The euro has lost a lot of ground versus other major currencies as the European Central Bank (ECB) is taking a very dovish stance even compared to the usually dovish Bank of England.
As expected, a German has the difficult task of being a lone hawk amid doves: Isabel Schnabel, member of the ECB’s Governing Board, recently warned that the central bank has consistently been wrong in its inflation forecasts.
“Since the start of the year, we – just as other forecasters – have repeatedly underestimated inflation in our central scenario, and we have done so by a significant margin. Elevated inflation is now expected to last for longer than we previously thought,” Schnabel said in a speech for a virtual Goldman Sachs event.
Indeed, inflation in the euro area was 4.1% in November, up from 3.4% in October and compared with the ECB’s 2% target.
So, will the ECB tighten monetary policy to defend its target? No. That target has been shifted to “medium-term” inflation, specifically to give the central bank more leeway to ignore spikes in prices that it believes to be temporary.
Why is the ECB so dovish? One explanation can be found in its own Financial Stability Review: house prices in the eurozone have gone through the roof. In the second quarter of 2021, house price growth in the euro area was the fastest since 2005, at 7.3%.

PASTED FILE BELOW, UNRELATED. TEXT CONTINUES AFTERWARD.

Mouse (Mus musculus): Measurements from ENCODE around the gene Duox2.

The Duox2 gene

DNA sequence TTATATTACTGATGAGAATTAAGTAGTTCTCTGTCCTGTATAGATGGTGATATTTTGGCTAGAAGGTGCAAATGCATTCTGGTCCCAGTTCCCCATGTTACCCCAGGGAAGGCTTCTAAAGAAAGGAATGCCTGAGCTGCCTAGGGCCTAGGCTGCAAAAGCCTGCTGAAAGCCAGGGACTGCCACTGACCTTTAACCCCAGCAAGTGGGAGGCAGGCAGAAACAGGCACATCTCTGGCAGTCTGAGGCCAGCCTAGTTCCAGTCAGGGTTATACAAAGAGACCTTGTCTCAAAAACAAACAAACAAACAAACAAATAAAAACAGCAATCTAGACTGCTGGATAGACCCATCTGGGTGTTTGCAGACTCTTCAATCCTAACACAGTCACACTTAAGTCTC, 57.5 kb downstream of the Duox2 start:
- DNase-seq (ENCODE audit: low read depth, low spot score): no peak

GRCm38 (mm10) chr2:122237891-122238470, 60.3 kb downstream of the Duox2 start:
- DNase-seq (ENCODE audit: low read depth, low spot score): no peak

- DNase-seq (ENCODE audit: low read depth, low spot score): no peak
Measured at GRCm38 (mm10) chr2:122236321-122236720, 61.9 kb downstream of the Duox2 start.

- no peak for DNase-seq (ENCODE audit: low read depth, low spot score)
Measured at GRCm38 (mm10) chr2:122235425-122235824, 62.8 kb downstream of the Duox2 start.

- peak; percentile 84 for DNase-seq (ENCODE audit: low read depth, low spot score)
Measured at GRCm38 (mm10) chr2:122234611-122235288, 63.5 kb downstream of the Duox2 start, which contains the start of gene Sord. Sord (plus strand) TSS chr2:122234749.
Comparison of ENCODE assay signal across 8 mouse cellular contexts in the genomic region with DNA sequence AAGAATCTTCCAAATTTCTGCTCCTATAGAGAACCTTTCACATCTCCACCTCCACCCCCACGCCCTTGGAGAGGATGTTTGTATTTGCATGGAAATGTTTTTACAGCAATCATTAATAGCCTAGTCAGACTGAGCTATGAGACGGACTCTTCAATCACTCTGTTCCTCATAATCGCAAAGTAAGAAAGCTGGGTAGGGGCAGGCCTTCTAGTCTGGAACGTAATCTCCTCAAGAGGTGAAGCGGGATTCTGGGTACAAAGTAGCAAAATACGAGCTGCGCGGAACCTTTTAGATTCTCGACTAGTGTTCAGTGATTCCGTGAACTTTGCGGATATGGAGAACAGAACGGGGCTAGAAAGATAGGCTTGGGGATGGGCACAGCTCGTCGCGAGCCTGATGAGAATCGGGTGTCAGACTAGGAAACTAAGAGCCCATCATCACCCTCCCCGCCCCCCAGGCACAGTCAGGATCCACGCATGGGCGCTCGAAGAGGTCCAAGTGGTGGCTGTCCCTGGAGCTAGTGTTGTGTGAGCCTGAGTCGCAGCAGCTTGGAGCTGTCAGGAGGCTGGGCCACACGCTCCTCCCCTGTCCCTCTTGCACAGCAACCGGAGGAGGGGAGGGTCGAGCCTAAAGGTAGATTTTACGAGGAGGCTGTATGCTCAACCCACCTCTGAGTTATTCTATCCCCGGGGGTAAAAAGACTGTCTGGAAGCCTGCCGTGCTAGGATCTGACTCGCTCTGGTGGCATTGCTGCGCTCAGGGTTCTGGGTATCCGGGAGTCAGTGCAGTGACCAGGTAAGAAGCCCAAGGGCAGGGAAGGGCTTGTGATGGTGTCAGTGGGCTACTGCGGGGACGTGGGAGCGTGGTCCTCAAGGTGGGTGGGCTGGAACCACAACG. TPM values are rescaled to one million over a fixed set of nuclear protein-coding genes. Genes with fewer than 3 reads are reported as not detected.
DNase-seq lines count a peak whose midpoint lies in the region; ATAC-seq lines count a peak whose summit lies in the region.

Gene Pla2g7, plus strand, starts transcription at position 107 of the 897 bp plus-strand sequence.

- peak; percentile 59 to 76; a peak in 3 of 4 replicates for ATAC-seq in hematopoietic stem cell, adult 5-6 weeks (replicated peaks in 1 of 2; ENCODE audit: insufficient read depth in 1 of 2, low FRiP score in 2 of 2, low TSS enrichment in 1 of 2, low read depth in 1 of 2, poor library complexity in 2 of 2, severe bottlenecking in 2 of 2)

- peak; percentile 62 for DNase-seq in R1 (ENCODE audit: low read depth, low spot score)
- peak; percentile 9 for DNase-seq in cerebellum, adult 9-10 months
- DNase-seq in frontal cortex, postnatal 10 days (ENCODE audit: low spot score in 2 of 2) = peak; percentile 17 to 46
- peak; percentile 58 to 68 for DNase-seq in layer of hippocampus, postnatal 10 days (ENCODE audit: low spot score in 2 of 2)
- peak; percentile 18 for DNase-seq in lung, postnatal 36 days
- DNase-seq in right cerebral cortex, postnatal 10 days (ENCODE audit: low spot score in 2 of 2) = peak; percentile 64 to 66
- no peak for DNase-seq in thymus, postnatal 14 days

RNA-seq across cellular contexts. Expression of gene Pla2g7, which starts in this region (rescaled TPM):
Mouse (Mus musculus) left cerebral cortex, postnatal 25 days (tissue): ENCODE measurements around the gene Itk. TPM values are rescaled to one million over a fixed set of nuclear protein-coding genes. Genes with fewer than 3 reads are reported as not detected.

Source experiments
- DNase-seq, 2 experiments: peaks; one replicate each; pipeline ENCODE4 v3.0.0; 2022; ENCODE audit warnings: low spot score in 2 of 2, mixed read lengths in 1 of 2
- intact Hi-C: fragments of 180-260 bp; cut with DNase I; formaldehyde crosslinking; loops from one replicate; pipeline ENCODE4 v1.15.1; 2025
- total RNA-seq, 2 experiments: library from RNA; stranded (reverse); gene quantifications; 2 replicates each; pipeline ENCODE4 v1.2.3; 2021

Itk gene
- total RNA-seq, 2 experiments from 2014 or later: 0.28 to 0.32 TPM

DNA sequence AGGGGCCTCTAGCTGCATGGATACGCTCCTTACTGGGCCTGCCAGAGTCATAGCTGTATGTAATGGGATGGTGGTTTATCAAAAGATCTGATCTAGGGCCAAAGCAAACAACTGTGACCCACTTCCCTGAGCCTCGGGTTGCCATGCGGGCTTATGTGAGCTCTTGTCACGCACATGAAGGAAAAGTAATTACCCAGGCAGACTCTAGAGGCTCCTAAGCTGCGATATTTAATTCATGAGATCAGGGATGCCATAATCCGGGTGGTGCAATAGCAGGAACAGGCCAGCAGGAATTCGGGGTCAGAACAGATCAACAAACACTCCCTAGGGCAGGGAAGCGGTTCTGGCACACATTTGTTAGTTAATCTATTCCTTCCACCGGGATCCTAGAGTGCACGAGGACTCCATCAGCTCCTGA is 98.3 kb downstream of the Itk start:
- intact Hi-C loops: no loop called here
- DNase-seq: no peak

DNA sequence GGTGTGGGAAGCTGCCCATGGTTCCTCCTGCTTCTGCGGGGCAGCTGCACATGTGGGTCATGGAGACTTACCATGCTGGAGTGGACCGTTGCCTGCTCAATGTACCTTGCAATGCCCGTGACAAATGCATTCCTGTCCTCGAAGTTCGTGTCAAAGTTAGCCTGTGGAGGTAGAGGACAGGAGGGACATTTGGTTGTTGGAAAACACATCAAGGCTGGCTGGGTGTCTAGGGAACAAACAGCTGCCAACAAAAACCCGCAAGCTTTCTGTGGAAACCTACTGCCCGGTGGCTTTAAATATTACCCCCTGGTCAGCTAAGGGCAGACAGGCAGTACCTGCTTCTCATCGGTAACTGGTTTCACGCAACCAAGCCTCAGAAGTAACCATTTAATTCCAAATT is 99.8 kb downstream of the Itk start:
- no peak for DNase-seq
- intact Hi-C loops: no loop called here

During the Covid-19 pandemic, people’s incomes have been supported by fiscal measures, while they managed to “obtain financing for house purchase at record low interest rates,” the review itself shows.
“Despite the recovery in residential construction, labour shortages, global supply chain bottlenecks and input price increases are weighing on the construction sector’s ability to expand housing supply, which is putting upward pressure on house prices.”
The degree of debt that households in the euro area take on, as well as the overvaluation of residential real estate (RRE) are increasing, as house prices and debt are overtaking income growth. This adds to worries about a debt-fuelled housing bubble, the review also shows.
“In particular, households with variable rate mortgages or shorter fixed-rate periods on their mortgages are exposed to an unexpected rise in interest rates, which could adversely affect their ability to service their debt,” according to the ECB’s Financial Stability Review.
Tightening monetary policy and raising interest rates would crash the eurozone housing market and the whole economy, just like they would in the UK. No wonder, then, that the ECB is in no hurry to fight inflation.